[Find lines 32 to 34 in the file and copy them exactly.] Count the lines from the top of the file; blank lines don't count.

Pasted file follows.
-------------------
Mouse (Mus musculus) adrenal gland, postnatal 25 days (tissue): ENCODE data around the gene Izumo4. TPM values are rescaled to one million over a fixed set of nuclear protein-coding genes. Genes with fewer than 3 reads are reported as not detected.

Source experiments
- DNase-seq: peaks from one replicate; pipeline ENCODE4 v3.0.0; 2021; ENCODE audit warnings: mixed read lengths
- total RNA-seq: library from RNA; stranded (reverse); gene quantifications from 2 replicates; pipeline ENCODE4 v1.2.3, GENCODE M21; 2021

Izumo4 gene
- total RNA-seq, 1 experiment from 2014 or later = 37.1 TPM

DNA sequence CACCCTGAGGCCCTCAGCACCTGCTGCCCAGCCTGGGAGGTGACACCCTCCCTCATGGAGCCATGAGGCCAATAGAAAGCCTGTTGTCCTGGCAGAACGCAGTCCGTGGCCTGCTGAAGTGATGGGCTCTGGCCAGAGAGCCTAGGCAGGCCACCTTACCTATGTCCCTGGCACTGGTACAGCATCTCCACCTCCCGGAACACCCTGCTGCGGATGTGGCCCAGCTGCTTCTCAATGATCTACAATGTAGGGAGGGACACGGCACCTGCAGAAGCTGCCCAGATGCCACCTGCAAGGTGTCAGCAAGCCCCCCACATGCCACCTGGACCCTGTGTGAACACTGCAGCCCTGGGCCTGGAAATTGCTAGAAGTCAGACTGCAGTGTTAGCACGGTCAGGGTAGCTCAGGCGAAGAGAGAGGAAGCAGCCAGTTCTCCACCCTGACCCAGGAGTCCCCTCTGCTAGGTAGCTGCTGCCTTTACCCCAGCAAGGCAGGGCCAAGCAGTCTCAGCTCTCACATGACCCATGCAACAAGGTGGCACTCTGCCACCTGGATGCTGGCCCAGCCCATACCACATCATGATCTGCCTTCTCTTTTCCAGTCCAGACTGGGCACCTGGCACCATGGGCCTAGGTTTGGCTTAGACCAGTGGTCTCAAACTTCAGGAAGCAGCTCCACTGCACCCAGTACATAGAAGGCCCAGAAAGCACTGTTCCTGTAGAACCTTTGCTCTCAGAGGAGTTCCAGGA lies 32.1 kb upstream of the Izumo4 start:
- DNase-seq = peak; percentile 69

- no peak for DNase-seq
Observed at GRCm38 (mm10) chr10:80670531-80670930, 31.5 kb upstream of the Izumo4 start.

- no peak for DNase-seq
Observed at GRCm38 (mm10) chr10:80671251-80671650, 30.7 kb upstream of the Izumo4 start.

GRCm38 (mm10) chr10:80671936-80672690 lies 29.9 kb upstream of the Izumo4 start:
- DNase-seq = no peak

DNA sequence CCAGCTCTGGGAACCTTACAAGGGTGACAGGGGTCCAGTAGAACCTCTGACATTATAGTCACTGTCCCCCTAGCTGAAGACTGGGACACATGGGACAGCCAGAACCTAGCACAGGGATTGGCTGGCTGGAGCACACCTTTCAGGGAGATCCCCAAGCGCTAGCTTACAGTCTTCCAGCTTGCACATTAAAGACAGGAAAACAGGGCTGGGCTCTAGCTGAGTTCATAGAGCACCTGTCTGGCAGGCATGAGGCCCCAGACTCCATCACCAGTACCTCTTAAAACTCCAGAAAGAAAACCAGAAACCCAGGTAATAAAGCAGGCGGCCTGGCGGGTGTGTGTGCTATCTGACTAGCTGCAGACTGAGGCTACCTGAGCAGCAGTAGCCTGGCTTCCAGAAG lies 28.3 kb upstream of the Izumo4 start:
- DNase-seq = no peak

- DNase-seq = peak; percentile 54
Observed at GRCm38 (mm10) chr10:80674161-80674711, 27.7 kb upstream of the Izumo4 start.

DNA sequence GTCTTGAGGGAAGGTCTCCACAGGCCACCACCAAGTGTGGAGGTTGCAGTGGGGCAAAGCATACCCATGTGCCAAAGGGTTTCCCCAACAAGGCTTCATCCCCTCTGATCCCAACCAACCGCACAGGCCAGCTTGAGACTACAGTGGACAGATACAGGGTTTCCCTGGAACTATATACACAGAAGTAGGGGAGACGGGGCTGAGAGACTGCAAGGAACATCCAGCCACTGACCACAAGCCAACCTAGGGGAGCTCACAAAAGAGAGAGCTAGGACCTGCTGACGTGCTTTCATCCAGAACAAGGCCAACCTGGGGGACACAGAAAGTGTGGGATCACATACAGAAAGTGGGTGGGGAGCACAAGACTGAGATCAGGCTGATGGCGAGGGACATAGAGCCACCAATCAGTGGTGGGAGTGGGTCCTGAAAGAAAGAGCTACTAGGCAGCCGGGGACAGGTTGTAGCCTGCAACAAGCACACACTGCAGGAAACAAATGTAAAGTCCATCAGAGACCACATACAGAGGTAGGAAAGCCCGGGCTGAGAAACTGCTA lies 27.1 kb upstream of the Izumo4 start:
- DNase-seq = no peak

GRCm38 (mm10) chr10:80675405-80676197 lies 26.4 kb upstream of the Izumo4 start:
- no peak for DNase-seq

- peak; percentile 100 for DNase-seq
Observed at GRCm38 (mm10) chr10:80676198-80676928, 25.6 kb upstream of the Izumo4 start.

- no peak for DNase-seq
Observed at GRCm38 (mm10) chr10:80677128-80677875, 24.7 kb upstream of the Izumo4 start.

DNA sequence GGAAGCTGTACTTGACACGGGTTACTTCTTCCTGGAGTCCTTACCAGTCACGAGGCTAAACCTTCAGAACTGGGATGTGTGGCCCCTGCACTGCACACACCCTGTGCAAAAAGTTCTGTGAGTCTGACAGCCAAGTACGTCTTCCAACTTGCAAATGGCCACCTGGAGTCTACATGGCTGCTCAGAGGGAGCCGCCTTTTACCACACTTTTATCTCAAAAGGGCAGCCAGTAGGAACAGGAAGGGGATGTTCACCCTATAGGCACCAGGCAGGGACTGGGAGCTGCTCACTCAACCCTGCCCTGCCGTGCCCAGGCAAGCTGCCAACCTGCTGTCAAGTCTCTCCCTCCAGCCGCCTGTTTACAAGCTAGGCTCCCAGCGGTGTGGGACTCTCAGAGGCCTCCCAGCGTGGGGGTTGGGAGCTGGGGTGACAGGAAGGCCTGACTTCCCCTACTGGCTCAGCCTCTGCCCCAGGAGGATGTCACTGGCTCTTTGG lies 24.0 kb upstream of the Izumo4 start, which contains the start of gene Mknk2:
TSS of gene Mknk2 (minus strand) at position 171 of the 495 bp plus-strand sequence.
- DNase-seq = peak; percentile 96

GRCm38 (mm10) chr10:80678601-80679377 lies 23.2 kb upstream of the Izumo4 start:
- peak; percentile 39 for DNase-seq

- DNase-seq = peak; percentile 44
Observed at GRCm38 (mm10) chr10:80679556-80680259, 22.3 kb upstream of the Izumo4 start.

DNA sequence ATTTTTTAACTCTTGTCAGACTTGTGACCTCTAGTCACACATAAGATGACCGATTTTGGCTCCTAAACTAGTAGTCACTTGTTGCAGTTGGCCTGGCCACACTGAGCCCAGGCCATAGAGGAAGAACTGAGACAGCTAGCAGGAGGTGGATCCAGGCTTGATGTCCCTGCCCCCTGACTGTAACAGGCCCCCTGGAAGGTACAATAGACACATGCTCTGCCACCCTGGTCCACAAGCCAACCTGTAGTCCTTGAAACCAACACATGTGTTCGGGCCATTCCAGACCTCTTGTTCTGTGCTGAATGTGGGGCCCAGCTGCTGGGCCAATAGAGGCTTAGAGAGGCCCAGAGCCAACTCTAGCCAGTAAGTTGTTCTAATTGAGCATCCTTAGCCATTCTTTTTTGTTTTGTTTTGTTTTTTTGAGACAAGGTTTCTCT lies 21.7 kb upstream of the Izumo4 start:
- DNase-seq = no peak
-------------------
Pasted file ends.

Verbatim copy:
- DNase-seq = peak; percentile 44
Observed at GRCm38 (mm10) chr10:80679556-80680259, 22.3 kb upstream of the Izumo4 start.

DNA sequence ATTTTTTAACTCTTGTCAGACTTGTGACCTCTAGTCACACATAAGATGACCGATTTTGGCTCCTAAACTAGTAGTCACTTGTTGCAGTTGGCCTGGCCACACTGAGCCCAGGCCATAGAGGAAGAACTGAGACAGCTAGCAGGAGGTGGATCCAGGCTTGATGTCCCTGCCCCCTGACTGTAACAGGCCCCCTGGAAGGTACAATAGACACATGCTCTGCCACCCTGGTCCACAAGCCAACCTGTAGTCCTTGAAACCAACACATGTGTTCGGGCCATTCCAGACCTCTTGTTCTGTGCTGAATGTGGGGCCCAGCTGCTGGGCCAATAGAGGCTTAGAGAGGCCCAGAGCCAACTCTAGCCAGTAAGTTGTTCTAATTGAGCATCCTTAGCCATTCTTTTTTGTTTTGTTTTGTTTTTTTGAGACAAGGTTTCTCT lies 21.7 kb upstream of the Izumo4 start: